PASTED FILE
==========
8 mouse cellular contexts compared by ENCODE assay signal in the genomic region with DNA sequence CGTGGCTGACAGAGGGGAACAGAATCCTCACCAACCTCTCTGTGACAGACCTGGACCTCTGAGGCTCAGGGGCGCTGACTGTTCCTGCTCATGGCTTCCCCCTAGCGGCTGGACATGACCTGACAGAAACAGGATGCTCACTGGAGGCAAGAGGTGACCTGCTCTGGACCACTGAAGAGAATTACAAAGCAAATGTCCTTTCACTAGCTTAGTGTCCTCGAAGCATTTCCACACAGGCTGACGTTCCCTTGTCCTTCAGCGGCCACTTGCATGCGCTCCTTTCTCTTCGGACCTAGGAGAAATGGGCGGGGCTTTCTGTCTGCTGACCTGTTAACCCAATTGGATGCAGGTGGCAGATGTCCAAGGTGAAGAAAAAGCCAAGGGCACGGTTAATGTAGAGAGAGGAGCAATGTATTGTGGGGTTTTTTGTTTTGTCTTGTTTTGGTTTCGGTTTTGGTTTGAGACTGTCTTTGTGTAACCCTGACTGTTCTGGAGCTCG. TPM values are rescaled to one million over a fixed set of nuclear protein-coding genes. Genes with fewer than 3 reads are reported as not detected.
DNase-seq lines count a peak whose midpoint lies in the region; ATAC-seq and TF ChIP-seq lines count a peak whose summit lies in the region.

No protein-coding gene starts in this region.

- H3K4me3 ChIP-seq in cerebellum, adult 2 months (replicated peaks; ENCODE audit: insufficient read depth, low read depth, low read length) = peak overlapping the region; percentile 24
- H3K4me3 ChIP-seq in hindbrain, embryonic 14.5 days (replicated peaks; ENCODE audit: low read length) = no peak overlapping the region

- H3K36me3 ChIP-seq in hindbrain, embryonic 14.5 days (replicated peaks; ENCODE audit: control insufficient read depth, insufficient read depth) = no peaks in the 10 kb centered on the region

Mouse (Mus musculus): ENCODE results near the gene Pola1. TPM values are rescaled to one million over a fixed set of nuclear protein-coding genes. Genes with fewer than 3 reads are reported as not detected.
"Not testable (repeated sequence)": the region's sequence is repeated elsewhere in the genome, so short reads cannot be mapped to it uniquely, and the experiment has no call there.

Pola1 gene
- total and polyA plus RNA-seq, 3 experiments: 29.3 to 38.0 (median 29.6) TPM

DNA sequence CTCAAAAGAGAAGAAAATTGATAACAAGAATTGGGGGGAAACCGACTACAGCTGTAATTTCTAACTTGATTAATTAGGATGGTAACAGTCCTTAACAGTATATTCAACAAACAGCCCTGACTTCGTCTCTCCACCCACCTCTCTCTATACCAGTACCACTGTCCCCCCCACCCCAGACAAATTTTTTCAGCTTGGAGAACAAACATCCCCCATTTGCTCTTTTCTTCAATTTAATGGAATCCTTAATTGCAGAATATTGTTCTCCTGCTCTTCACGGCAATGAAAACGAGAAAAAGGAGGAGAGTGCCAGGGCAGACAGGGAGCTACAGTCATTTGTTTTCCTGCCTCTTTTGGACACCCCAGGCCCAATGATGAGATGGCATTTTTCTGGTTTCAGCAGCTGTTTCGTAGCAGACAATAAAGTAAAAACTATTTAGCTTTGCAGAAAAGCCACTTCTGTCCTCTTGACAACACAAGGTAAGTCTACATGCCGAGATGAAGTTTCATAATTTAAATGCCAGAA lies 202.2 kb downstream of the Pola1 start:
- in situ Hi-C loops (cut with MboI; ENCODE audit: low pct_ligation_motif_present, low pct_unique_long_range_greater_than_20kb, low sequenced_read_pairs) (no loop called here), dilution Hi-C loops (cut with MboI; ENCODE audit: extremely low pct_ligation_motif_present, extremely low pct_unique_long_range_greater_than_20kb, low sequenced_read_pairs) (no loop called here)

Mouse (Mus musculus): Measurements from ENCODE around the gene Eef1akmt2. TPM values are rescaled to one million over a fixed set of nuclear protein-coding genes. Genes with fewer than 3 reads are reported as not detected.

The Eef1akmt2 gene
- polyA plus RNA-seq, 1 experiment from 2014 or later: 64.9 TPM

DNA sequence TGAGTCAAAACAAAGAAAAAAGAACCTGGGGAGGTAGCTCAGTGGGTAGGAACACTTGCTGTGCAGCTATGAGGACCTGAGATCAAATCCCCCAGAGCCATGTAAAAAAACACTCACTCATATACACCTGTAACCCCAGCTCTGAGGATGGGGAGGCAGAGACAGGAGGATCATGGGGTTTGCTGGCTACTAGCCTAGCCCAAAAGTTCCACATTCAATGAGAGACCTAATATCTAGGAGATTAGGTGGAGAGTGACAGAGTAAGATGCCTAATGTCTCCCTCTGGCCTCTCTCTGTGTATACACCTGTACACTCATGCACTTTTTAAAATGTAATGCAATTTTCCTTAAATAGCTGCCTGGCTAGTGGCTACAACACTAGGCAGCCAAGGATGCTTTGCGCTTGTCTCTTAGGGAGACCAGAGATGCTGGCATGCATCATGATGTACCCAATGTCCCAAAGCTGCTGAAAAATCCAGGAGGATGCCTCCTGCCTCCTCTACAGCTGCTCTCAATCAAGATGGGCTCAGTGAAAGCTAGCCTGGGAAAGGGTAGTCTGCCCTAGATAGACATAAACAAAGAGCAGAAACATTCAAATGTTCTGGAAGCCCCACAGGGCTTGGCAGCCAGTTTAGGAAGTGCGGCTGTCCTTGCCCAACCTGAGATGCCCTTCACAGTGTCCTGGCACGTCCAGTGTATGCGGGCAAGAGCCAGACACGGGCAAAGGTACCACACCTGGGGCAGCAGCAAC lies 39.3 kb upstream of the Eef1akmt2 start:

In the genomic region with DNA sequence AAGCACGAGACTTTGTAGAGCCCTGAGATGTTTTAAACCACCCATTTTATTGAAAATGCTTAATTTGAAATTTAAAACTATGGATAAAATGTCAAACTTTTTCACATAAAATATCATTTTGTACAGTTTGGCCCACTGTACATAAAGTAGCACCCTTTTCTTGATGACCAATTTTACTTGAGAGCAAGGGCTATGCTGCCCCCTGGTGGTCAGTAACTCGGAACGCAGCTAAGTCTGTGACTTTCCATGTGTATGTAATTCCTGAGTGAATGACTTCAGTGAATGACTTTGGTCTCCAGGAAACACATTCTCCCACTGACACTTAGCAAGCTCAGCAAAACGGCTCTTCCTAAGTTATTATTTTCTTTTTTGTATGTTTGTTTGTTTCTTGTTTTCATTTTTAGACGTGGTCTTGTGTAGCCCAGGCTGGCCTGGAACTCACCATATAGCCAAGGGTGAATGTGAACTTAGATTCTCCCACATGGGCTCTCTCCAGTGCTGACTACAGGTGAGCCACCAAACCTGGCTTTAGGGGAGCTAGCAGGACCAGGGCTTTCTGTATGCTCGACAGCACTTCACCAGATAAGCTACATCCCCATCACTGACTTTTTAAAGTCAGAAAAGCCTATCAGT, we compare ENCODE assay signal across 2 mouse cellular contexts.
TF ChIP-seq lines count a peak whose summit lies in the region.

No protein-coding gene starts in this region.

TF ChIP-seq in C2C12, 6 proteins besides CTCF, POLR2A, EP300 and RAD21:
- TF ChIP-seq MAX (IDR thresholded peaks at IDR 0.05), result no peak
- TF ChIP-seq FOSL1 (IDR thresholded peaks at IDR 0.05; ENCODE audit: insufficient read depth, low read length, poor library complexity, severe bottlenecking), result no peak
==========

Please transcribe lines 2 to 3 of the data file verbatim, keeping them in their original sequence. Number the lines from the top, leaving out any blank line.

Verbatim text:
DNase-seq lines count a peak whose midpoint lies in the region; ATAC-seq and TF ChIP-seq lines count a peak whose summit lies in the region.

No protein-coding gene starts in this region.